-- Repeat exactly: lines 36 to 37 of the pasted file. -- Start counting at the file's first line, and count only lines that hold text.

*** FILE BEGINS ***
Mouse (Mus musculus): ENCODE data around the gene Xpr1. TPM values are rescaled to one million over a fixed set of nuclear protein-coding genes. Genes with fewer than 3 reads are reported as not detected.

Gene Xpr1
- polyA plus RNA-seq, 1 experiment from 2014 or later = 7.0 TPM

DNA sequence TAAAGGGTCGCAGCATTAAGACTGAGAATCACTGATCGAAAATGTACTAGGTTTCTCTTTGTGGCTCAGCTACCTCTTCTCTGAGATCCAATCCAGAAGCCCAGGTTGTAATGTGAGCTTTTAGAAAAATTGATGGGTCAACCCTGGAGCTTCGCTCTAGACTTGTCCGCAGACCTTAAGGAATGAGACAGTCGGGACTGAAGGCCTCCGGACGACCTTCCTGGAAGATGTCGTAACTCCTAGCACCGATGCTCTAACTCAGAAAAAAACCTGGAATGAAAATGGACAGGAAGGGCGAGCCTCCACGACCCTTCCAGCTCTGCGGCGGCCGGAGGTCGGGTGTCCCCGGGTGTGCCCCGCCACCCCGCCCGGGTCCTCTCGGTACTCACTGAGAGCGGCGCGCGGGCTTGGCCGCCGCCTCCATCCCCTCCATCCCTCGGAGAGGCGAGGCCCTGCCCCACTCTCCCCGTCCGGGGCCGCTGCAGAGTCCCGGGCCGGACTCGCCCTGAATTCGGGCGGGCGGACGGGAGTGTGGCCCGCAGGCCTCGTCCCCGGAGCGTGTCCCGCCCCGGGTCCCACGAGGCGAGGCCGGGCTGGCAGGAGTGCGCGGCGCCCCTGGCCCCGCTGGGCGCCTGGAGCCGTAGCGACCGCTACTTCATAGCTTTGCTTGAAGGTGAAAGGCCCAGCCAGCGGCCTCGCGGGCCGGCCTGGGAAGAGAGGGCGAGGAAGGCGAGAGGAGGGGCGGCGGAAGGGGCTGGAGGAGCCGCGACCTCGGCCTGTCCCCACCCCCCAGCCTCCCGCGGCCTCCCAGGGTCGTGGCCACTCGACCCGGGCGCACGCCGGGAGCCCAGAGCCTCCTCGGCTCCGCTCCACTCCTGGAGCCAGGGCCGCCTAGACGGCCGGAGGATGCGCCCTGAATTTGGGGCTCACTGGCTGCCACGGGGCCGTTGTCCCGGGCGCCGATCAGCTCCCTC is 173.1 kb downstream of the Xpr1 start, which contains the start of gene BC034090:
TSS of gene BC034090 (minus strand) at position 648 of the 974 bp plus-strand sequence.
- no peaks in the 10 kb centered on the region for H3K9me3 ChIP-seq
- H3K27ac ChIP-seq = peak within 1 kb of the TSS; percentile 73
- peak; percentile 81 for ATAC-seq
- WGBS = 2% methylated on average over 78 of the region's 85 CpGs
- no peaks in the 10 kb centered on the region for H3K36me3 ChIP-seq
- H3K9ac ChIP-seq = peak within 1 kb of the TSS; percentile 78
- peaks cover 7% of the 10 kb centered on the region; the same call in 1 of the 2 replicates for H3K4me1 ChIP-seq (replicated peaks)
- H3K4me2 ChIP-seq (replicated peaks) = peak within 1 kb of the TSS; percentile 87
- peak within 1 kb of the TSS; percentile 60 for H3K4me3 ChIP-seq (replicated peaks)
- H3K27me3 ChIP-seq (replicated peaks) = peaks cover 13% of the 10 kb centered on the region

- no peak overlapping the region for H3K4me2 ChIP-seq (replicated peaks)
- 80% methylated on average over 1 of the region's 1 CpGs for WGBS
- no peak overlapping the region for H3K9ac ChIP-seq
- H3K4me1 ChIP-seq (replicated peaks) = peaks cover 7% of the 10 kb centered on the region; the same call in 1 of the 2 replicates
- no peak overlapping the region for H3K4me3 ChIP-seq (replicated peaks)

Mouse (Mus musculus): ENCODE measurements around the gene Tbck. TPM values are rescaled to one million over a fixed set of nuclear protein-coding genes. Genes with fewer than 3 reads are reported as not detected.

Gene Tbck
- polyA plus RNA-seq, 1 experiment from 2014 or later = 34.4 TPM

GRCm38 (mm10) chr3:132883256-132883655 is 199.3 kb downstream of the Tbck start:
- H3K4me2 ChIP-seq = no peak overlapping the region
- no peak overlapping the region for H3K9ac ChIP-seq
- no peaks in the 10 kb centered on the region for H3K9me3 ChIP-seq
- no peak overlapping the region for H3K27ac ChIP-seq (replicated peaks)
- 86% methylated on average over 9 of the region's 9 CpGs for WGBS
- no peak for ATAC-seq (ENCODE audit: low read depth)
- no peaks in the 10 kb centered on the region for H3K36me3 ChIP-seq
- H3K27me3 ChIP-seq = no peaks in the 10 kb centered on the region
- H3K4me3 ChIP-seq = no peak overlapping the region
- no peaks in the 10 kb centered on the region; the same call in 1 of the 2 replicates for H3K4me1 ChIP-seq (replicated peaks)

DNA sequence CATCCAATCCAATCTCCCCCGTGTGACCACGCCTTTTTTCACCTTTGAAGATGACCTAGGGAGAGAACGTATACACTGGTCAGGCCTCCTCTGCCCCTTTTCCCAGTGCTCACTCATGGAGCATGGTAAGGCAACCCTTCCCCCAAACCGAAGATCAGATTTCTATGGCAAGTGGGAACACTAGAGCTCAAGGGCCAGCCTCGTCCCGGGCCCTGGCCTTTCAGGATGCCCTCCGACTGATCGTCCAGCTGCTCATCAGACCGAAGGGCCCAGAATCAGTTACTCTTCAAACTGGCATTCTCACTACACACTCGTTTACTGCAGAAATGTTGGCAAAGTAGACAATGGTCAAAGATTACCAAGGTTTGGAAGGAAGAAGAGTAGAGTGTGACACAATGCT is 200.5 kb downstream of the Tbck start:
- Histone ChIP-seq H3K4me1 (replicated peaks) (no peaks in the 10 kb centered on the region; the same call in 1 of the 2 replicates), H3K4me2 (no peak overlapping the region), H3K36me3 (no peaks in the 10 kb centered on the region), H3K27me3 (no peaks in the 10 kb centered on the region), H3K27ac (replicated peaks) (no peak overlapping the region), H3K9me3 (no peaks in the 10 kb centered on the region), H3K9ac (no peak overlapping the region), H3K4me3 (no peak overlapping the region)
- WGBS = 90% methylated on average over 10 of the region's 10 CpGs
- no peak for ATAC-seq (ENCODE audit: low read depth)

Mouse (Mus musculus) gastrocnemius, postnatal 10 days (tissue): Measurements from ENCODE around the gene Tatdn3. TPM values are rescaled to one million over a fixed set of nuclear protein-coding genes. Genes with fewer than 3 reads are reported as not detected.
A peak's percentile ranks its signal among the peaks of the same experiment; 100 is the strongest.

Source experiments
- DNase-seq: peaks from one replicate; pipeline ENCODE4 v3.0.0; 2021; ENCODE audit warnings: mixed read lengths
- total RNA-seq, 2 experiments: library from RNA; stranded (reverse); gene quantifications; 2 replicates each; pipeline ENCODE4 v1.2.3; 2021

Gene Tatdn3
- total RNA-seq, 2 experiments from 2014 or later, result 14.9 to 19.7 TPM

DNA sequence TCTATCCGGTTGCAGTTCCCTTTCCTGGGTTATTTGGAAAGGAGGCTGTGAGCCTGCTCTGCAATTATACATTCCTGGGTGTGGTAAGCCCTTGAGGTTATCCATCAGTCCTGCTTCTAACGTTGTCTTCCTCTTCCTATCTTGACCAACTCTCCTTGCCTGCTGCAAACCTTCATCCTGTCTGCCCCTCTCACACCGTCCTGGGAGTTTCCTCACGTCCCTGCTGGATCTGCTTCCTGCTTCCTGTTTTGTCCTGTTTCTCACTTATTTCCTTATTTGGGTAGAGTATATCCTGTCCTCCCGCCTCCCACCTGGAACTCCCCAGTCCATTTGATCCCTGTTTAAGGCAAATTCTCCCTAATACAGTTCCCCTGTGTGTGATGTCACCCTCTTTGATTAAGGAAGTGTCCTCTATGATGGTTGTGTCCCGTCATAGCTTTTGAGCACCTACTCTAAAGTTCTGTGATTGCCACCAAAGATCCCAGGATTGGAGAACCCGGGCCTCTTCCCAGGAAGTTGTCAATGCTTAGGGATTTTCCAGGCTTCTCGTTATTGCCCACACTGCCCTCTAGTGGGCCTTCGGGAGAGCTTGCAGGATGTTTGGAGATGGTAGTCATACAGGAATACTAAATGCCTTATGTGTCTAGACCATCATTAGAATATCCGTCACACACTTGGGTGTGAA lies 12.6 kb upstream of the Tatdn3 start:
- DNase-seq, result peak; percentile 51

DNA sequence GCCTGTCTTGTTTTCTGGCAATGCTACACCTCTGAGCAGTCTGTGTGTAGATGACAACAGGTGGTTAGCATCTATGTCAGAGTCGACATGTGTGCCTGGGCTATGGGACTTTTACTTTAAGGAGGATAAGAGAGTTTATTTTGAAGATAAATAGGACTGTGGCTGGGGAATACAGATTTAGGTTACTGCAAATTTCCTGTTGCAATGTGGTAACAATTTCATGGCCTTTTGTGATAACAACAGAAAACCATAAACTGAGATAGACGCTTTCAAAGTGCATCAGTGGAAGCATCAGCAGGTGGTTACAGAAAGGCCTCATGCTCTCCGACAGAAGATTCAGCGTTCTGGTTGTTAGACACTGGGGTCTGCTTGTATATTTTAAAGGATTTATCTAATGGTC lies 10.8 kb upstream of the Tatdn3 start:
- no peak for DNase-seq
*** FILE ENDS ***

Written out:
- Histone ChIP-seq H3K4me1 (replicated peaks) (no peaks in the 10 kb centered on the region; the same call in 1 of the 2 replicates), H3K4me2 (no peak overlapping the region), H3K36me3 (no peaks in the 10 kb centered on the region), H3K27me3 (no peaks in the 10 kb centered on the region), H3K27ac (replicated peaks) (no peak overlapping the region), H3K9me3 (no peaks in the 10 kb centered on the region), H3K9ac (no peak overlapping the region), H3K4me3 (no peak overlapping the region)
- WGBS = 90% methylated on average over 10 of the region's 10 CpGs